Digitizing your historical documents is a relatively straightforward endeavor: you decide which records you want to digitize, find the resources to do it yourself or hire a scanning company to do it for you, scan the records, and receive digital images. 

Once you complete the digitization project you’re likely going to either put the source material (physical copy) in storage or destroy it. The historical record is electronic now, so why would you keep it on hand anymore?

But what happens if you’re looking at your newly created digital resources and the file name doesn’t match what you’re seeing, or you’re just not able to find a document that you know was available in hard copy? If you haven’t destroyed the source material yet you’ll have to go get it and do a cross check. If you have destroyed it already, well…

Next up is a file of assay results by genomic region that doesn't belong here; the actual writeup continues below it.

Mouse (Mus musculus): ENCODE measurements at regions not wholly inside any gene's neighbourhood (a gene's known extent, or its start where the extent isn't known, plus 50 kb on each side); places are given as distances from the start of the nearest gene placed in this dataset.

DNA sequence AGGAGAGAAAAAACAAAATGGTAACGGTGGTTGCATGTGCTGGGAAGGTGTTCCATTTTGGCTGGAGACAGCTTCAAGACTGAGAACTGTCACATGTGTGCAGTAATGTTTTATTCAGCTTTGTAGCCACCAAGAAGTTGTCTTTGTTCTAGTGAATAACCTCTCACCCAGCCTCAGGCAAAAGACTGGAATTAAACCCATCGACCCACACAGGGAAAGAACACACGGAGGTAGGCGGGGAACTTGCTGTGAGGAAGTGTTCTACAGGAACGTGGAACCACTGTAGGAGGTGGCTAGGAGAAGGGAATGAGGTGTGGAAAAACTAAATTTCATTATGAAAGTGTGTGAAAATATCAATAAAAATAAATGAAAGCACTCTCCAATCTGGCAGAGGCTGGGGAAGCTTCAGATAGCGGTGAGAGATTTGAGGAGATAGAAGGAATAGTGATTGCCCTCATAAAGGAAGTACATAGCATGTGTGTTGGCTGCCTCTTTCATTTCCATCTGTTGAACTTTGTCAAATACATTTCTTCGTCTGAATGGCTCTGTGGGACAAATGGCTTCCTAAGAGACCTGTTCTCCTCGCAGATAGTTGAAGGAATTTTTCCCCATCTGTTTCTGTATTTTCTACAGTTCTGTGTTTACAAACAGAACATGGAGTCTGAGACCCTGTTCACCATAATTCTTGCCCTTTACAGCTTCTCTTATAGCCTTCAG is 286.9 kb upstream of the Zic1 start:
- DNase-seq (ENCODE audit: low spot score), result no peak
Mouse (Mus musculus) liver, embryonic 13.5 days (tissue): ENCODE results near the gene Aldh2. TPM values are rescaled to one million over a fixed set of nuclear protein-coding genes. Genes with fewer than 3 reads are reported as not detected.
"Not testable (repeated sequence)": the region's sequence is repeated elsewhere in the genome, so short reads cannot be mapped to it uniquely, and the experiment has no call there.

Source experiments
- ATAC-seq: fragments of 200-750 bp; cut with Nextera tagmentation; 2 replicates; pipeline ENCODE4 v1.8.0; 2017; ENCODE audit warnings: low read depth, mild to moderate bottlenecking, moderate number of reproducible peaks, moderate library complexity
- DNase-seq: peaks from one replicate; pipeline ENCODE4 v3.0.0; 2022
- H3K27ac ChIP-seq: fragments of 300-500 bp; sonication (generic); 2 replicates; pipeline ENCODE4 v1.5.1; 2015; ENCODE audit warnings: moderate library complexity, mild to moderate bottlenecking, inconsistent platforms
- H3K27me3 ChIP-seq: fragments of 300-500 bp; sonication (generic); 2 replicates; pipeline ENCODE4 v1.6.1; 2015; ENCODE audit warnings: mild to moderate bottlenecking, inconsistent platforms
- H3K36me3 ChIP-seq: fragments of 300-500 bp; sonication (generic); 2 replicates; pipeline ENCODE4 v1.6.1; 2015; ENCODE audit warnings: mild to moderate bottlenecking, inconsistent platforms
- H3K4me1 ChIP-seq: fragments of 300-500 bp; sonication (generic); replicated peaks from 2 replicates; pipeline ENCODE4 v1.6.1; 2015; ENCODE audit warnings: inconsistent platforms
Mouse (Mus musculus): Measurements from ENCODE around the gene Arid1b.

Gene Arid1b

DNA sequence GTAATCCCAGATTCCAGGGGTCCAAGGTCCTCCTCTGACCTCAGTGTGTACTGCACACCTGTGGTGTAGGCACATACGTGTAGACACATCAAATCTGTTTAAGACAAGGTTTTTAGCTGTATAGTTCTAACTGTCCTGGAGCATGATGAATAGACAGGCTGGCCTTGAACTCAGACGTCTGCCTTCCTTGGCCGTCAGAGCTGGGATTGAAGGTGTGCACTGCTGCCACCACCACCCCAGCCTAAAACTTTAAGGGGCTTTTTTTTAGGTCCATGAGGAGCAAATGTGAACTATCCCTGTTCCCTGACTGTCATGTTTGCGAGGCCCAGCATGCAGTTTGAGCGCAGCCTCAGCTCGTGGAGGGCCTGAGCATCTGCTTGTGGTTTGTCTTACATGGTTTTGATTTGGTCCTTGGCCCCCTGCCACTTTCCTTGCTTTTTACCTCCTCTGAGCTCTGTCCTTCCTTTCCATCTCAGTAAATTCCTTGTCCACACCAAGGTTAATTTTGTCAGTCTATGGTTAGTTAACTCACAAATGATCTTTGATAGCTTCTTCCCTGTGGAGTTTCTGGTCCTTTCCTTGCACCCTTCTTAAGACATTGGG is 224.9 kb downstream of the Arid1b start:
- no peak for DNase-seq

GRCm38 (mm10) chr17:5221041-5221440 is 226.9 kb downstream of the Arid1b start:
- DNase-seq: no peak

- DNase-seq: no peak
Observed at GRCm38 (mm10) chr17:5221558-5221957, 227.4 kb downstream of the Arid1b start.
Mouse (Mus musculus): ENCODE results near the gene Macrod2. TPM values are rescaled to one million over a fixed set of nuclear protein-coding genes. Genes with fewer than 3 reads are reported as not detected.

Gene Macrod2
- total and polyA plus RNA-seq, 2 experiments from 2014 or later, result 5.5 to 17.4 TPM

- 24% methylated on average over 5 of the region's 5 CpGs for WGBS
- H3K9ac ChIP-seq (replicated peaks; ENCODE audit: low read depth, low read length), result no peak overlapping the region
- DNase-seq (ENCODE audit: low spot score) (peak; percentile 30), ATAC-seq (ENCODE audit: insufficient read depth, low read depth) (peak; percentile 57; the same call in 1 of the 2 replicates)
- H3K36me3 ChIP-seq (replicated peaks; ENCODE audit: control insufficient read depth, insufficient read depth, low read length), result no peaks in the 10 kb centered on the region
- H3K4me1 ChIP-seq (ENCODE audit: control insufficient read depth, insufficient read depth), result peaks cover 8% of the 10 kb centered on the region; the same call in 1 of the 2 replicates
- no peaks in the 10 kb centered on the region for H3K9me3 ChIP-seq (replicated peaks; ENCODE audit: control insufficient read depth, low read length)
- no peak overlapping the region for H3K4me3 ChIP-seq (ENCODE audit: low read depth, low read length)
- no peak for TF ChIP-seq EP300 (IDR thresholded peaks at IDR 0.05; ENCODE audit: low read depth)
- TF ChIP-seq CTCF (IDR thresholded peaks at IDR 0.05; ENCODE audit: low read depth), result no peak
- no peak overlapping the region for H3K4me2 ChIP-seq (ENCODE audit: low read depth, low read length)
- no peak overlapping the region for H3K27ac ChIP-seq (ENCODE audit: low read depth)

There is a way to capture the original historical context of the record while at the same time enjoying the immense benefits of digitization. Read on to find out how!

Digitization Explained

Digitization is the process of scanning and converting source material (hard copy records and historical documents) into an electronic format. The reasons for a digital transformation are innumerable and will depend on your particular circumstances, wants, and needs, though we’ve put together a collection of the most common reasons to do it. 

But once you decide to scan your documents and create a digital collection, you should understand the ramifications of choosing one method over another. In this article we’re focusing on the method that allows you to capture the historical context of your historical material but in a digital format.

What The Heck Is “Historical Context?”

Historical context is the ability to see the original record as it existed prior to digitization.